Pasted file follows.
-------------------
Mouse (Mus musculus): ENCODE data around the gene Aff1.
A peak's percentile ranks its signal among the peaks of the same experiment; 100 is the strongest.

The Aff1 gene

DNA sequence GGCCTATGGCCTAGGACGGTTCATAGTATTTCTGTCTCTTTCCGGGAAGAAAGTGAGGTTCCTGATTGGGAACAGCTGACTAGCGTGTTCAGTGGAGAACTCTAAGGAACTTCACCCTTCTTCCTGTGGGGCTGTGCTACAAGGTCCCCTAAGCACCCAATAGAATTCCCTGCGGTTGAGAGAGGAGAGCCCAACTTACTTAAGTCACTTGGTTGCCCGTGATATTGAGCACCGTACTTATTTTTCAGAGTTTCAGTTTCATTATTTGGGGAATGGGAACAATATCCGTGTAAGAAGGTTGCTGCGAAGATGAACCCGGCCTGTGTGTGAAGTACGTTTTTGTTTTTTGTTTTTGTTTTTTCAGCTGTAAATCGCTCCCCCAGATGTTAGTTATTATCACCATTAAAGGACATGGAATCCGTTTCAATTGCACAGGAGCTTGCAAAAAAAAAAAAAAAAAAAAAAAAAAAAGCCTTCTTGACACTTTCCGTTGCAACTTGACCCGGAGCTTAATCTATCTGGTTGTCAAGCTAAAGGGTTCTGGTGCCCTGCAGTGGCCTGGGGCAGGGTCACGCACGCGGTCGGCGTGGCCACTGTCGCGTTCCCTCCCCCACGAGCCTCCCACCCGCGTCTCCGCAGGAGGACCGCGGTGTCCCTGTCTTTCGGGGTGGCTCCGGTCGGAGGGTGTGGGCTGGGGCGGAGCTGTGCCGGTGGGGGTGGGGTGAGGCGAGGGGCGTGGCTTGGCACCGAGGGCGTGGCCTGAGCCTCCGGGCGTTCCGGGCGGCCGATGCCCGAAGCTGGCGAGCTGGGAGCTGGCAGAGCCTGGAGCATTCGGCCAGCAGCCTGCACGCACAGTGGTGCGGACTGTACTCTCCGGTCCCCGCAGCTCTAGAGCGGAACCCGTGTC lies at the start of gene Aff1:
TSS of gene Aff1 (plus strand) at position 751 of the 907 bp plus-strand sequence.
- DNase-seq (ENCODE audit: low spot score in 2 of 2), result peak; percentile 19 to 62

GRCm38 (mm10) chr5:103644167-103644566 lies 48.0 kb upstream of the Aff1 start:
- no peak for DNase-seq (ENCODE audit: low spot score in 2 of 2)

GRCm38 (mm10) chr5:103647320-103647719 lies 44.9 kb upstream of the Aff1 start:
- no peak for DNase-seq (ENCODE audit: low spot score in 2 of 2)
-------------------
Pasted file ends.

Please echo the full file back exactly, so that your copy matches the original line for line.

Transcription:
Mouse (Mus musculus): ENCODE data around the gene Aff1.
A peak's percentile ranks its signal among the peaks of the same experiment; 100 is the strongest.

The Aff1 gene

DNA sequence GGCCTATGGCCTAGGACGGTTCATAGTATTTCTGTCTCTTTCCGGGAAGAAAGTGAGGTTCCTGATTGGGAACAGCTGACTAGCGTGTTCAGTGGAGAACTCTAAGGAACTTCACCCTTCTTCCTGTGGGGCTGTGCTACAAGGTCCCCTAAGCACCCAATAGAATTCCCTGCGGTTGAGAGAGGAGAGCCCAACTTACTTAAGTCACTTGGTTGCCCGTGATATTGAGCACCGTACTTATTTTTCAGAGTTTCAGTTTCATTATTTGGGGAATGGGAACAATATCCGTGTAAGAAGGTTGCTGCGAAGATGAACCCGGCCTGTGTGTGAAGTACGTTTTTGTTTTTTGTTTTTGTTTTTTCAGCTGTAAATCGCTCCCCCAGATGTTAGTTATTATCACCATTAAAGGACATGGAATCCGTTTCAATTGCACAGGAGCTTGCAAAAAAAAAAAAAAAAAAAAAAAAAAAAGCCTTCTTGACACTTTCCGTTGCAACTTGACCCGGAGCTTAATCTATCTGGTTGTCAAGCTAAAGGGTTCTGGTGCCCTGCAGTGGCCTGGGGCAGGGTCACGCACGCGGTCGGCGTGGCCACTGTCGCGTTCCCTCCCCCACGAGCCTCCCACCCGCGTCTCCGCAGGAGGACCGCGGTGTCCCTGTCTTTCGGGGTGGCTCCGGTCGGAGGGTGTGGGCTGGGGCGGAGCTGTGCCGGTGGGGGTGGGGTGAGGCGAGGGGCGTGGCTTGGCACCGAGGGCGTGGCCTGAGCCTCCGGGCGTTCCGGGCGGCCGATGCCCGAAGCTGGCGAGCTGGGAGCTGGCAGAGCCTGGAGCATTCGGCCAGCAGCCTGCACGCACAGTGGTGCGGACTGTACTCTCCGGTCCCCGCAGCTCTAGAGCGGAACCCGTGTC lies at the start of gene Aff1:
TSS of gene Aff1 (plus strand) at position 751 of the 907 bp plus-strand sequence.
- DNase-seq (ENCODE audit: low spot score in 2 of 2), result peak; percentile 19 to 62

GRCm38 (mm10) chr5:103644167-103644566 lies 48.0 kb upstream of the Aff1 start:
- no peak for DNase-seq (ENCODE audit: low spot score in 2 of 2)

GRCm38 (mm10) chr5:103647320-103647719 lies 44.9 kb upstream of the Aff1 start:
- no peak for DNase-seq (ENCODE audit: low spot score in 2 of 2)